On the bright side, kidnappings are low, since it's an island (where can they run off too?). This means parents can let their kids go out of sight while walking down the street, which makes for a more relaxed atmosphere.

I think in general the attitude in NZ is more "go at your own risk" than the US, which I like. For example, there's a huge monolith on a beach that you can climb at your own risk - they provide a simple rope to hang onto, even. If this rock was in the US, however, it would be off-limits for sure.

I would say visit before you move there, and see if it meets your liking.
 

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The Pacific Northwest is the quintessential IxFP playground!

What I like about some of the smaller towns surrounding Portland/Seattle/etc. is the fact that you can live in a somewhat "rural" area but only be a short commute away from a larger city and the coast/beach. Completely surrounded by natural beauty and access to countless hiking trails and the most gorgeous parks.... not to mention the coasts are to die for!

The other two places that I have considered more seriously as well and have visited myself (and loved) are Colorado and Montana. Both provide the adequate space, and outdoor recreation opportunities that are an absolute must for myself personally.
Woops. Double post.
 

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I'm not sure. I've lived in Washington for over 30 years and haven't been able to relate to anyone here, but maybe that's because not very many people understand ISFPs.
 

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the outskirt of the city. looking in.
to choose between the green and the grey.
when green turns black, grey turns colorful.
 

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I am from Ontario, Canada. I honeymooned in Alberta and B.C. and Banff, Jasper and Vancouver were my favorite places.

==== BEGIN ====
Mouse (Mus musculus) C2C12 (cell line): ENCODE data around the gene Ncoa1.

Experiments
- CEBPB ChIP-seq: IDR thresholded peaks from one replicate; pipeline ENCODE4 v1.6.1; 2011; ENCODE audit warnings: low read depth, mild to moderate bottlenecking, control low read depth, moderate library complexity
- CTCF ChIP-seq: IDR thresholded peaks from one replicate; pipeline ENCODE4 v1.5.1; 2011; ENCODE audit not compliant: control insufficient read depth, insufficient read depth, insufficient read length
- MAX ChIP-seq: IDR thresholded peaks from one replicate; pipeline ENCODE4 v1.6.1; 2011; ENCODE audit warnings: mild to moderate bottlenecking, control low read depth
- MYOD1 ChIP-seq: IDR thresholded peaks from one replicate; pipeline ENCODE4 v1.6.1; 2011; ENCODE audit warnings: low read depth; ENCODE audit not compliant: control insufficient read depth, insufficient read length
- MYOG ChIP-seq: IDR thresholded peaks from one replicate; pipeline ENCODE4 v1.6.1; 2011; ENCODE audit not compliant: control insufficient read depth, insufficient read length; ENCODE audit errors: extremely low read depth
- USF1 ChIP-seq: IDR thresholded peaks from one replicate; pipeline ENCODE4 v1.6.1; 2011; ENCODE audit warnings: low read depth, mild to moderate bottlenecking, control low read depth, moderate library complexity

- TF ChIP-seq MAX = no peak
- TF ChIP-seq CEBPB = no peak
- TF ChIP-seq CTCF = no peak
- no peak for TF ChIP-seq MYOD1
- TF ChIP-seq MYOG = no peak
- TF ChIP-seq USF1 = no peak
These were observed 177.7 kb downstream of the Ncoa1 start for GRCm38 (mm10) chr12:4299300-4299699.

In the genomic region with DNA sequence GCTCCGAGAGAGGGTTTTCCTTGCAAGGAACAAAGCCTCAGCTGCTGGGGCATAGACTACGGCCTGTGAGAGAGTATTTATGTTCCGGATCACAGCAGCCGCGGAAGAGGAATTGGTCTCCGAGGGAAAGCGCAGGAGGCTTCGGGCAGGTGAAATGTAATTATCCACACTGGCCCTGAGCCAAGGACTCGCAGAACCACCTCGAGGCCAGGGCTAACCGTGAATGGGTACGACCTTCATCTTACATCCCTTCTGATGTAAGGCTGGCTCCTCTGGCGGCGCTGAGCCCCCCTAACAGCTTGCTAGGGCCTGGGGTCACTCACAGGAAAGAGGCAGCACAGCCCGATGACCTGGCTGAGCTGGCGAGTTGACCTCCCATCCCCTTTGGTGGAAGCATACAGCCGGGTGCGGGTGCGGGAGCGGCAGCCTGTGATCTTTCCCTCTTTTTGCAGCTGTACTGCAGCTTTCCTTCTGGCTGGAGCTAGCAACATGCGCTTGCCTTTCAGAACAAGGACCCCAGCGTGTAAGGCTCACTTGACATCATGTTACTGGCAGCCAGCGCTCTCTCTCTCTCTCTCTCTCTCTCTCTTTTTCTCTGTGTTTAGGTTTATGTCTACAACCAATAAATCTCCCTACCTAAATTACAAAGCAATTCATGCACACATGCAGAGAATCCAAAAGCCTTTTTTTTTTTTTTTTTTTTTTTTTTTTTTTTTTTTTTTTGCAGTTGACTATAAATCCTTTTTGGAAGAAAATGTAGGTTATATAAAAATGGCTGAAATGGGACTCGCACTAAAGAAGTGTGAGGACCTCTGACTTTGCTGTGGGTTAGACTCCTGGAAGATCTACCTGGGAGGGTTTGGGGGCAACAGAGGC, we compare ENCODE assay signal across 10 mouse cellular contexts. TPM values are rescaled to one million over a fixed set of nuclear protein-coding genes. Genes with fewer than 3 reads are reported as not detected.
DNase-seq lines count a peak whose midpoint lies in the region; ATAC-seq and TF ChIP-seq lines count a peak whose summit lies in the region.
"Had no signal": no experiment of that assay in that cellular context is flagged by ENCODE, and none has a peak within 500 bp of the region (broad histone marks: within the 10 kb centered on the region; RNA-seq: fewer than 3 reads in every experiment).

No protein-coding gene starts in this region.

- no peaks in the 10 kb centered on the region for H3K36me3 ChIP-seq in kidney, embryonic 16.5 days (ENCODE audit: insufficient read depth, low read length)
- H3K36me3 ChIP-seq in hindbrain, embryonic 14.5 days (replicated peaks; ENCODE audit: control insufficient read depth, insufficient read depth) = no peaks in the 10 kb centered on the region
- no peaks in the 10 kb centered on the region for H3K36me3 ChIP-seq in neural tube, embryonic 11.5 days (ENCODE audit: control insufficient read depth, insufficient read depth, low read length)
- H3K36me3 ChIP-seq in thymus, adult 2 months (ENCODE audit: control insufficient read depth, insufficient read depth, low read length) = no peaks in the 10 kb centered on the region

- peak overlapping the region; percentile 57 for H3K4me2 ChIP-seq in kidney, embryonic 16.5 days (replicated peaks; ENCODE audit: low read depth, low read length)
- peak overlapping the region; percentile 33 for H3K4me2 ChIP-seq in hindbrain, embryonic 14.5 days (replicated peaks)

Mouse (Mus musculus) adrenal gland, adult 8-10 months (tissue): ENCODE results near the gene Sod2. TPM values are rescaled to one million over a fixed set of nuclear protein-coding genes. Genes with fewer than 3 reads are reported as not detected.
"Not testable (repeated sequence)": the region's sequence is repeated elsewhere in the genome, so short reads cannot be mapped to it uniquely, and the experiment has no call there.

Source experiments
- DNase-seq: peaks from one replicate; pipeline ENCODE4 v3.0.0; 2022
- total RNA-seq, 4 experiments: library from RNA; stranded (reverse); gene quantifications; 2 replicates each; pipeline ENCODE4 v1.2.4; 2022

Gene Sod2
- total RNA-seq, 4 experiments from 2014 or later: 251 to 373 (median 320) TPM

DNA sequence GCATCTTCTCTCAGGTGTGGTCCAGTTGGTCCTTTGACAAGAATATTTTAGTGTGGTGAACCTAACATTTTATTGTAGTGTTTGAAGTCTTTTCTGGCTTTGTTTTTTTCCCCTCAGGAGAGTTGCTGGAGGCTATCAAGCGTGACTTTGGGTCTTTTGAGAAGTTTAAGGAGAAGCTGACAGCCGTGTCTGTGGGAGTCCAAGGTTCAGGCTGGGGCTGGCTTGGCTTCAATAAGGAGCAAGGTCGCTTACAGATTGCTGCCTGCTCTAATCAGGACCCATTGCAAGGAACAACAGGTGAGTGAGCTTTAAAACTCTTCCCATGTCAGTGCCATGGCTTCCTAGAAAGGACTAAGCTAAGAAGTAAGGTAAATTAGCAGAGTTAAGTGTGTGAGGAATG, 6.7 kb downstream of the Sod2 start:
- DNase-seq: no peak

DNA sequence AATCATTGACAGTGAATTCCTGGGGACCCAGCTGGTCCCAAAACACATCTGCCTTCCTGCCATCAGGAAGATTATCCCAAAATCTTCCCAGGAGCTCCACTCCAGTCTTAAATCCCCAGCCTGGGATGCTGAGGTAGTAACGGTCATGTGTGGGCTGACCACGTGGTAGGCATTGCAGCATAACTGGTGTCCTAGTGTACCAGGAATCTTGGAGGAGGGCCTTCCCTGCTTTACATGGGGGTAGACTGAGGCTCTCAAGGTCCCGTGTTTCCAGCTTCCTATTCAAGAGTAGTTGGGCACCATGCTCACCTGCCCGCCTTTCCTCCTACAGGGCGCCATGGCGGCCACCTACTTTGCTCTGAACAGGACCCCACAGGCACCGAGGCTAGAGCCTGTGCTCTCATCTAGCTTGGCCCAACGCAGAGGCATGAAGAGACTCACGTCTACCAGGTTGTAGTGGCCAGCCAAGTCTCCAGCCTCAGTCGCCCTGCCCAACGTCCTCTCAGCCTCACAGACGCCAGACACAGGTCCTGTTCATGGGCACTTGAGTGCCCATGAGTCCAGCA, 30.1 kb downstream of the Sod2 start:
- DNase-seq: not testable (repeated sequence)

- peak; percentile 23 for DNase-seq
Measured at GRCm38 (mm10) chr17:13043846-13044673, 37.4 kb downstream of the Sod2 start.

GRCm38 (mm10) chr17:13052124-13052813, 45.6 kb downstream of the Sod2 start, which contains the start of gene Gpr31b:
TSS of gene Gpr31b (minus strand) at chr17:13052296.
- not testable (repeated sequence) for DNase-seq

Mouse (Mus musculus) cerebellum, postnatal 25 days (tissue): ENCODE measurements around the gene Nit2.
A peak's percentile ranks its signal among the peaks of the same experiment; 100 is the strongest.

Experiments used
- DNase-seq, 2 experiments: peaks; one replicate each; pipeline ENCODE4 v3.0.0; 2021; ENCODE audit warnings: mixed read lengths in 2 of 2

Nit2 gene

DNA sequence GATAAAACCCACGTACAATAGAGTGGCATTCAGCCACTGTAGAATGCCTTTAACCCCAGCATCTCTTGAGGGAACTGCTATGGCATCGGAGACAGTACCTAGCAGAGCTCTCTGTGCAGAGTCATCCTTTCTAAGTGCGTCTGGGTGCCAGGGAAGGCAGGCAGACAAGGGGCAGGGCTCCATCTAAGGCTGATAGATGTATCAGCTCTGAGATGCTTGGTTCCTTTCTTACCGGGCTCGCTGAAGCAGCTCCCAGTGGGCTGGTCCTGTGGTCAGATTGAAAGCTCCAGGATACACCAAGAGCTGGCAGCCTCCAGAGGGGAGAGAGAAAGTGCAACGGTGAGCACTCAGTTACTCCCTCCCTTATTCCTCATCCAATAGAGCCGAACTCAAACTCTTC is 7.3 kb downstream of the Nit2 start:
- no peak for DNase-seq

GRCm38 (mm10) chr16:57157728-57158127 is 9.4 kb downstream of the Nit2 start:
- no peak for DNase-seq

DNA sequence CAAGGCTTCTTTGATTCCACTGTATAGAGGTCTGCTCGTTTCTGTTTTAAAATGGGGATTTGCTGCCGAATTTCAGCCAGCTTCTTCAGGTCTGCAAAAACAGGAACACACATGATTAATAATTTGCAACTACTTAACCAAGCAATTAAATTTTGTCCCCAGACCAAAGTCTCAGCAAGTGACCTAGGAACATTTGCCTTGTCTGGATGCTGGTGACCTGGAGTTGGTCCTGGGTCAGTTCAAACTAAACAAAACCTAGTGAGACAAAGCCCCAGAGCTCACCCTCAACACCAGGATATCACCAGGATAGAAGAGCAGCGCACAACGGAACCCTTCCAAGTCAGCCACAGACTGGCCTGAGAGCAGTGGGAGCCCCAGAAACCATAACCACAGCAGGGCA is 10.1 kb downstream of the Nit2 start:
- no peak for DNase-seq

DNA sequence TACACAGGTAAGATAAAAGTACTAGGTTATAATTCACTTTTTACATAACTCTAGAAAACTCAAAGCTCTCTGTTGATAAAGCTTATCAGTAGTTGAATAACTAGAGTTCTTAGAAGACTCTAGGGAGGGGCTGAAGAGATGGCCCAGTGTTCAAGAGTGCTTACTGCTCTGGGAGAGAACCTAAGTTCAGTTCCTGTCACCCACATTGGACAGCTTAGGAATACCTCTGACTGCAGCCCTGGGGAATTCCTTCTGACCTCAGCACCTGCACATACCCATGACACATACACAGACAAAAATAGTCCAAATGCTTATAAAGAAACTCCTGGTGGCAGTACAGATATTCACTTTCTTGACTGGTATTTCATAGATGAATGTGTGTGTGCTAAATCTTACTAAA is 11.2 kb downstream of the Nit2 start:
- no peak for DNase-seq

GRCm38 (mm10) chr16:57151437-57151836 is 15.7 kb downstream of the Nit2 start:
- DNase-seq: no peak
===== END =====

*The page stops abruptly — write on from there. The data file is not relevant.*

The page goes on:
I live on a farm about 45 min from Toronto (which is a big city that I would never be able to live in)... I am SUCH a rural-girl. I need to live in a place with lots of vegetation, trees, bike paths, parks..etc. I cannot stand busy cities - and although Vancouver is a big city the way they've designed it is that it's full of parks and wildlife and the trees are amazing (I am a fan of big trees). It's very expensive there though.

Banff was amazing - not too populated, not too isolated, right in the middle of mountains and beautiful picturesque scenery... lots of cute little shops and things but very touristy. I'd still live there in a heartbeat. After our honeymoon we really considered moving to the west coast... I'd still love to.
My dream is to live on a lake-front property (kind of cottage-like) surrounded by forest but still close to civilization (not too isolated).

Generally, I like living on the outskirts of cities, in smaller towns, but close enough that if I get that itch for excitement and nightlife, I can take a trip into the busy side of things.
 

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Austin, TX. 4 Years there and loved it. Find a nice place on the west side. Plenty of places near parks and rivers. There was a 4 month period where I didn't turn my air conditioning on once. :crazy: Great night life is never far or in short supply.

Thailand is really nice and affordable. Plenty of small houses you can rent along the beach on different islands. People are poor but their spiritual lives are rich so they're usually pretty good to be around with.

I'd grow old and die in any of the above.
 

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The Pacific Northwest is the quintessential IxFP playground!

What I like about some of the smaller towns surrounding Portland/Seattle/etc. is the fact that you can live in a somewhat "rural" area but only be a short commute away from a larger city and the coast/beach. Completely surrounded by natural beauty and access to countless hiking trails and the most gorgeous parks.... not to mention the coasts are to die for!

The other two places that I have considered more seriously as well and have visited myself (and loved) are Colorado and Montana. Both provide the adequate space, and outdoor recreation opportunities that are an absolute must for myself personally.
I was looking to going to the Seattle area. I imagined the northwest as being perfect for my personality type. I'm open minded, accepting, more of a naturalist, what better place eh? I live in Michigan at the moment and I've lived in Connecticut, and Florida more than any other place. I'm hoping the north west will finally be what I've been looking for. I'm so sick of searching for my place and my people.